"Thousands of young readers in 19th century America learned about eloquence and liberty from the stirring speeches, plays, and poems in The Columbian Orator. When one reads it today—even better, reads it aloud—its eloquence speaks to us all."-Sydney Nathans,Duke University
"The Columbian Orator was of profound importance to the shaping of the African American canon, through The Narrative of Frederick Douglass. David Blight has done historians and literary critics a profound service by so expertly editing this germinal text. A must read for scholars of American and African American studies."-Henry Louis Gates, Jr.,Harvard University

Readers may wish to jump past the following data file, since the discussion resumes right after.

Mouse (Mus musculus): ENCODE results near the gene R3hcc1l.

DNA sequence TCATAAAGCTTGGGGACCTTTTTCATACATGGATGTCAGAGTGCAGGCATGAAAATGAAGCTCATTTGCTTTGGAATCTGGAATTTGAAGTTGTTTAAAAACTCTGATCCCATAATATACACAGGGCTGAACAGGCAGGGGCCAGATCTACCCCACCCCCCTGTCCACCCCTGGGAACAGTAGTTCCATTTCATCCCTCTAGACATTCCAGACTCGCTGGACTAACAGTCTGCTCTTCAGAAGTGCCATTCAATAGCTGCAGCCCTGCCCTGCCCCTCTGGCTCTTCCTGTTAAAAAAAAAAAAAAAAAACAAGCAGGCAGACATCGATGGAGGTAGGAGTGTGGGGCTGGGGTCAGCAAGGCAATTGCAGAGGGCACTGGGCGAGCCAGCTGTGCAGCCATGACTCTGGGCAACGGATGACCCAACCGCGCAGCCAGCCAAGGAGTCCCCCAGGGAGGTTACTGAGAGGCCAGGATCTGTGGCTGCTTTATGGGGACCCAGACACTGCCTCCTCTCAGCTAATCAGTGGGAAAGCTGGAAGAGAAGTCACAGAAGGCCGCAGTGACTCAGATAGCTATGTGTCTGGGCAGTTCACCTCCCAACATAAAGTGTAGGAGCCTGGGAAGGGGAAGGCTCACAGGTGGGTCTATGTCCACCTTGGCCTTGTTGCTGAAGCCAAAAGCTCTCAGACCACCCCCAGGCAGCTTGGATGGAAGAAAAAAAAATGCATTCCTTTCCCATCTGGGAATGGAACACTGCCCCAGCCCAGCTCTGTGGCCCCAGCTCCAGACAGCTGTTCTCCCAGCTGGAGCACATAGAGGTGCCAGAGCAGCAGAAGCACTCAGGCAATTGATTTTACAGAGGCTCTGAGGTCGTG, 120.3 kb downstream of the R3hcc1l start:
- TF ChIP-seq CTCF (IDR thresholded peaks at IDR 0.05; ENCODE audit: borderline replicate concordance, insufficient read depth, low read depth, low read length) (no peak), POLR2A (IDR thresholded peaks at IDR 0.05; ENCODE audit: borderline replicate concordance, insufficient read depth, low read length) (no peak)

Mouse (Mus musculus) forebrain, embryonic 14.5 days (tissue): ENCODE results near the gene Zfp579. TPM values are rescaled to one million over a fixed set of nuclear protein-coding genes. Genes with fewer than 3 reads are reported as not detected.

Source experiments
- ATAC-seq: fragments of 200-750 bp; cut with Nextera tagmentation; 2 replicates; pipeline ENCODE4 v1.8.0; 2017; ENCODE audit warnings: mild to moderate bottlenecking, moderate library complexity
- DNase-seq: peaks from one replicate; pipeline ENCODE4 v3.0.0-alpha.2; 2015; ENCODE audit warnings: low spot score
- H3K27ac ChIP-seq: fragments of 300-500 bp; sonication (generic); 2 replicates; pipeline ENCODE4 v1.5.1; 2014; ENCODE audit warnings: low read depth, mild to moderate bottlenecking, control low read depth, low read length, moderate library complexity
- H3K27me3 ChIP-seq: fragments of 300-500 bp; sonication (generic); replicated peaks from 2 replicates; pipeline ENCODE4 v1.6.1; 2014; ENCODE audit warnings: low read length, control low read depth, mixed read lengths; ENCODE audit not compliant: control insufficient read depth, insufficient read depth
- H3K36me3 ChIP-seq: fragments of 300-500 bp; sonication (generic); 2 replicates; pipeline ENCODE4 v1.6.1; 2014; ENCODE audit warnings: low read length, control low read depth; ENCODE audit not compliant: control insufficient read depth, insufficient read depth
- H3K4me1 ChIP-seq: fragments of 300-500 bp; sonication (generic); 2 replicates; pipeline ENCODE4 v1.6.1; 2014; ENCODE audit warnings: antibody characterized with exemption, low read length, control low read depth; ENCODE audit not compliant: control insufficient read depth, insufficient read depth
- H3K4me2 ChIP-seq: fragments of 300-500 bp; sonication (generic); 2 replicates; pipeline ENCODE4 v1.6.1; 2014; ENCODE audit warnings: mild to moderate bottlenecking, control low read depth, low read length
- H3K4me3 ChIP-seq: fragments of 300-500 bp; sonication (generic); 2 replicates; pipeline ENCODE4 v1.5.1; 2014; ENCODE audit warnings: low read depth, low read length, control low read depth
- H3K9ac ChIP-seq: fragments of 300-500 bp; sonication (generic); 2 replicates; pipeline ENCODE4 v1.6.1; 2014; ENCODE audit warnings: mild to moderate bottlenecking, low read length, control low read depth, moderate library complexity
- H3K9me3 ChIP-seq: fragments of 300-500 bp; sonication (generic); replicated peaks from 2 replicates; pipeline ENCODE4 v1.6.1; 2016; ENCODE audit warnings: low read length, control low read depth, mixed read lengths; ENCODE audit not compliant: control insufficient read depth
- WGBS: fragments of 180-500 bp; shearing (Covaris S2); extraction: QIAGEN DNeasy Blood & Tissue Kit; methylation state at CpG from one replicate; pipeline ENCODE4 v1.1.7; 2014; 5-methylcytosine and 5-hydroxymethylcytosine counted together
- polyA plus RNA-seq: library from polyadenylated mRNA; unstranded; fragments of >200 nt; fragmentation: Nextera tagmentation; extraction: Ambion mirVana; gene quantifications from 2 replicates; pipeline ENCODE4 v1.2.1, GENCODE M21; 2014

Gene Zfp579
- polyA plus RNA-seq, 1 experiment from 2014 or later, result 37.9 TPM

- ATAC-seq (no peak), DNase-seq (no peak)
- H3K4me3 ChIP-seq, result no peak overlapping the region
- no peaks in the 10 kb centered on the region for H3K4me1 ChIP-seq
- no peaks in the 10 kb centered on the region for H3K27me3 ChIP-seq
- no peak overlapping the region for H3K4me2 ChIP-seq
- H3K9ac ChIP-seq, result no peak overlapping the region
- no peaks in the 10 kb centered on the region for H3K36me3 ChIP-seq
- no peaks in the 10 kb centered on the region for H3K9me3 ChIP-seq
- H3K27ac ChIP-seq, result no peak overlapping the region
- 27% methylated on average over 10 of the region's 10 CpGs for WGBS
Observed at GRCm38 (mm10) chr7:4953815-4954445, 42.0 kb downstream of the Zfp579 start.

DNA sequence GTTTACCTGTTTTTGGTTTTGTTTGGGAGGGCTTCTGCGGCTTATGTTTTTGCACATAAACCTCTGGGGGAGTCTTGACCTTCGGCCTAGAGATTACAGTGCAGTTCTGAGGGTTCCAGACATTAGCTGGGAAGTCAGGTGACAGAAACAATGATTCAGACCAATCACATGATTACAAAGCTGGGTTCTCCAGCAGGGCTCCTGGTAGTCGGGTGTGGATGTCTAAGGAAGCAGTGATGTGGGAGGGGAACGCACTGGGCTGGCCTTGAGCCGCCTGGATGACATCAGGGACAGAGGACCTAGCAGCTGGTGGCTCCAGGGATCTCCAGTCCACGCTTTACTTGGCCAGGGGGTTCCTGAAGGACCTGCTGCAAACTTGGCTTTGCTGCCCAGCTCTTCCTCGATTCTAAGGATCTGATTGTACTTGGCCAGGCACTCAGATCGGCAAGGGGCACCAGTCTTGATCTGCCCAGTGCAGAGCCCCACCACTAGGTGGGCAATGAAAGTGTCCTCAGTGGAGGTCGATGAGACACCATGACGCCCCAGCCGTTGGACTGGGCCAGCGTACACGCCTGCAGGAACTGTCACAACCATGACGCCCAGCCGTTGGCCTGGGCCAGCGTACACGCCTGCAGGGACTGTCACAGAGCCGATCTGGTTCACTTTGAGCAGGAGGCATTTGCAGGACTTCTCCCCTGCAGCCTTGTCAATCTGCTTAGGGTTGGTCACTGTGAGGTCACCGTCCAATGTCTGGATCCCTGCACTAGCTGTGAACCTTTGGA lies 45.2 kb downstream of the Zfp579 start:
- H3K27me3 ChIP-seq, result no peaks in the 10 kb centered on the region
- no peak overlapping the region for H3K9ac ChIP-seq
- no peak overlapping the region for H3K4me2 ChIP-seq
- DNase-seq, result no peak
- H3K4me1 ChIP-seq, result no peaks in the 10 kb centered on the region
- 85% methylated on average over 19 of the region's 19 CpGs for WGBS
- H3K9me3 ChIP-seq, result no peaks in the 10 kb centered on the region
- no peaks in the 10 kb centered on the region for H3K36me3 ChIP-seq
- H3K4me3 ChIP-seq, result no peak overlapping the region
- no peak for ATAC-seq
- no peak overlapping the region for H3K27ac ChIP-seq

"Frederick Douglass validated his manhood by giving Edward Covey, his surrogate slave master, a good whipping. What inspired his fists was not only manly rage, but liberating knowledge—knowledge gained in part from his reading of The Columbian Orator. I read it now and the words still inspire and inflame."-Ossie Davis --This text refers to an alternate Paperback edition.
About the Author
Professor of History and Black Studies at Amherst College, David W. Blight is the author of Fredrick Douglass' Civil War: Keeping Faith in Jubilee and editor of the Bedford Books editions of Narrative of the Life of Fredrick Douglass, An American Slave and W. E. B. DuBois's The Souls of Black Folk.--This text refers to an alternate Paperback edition.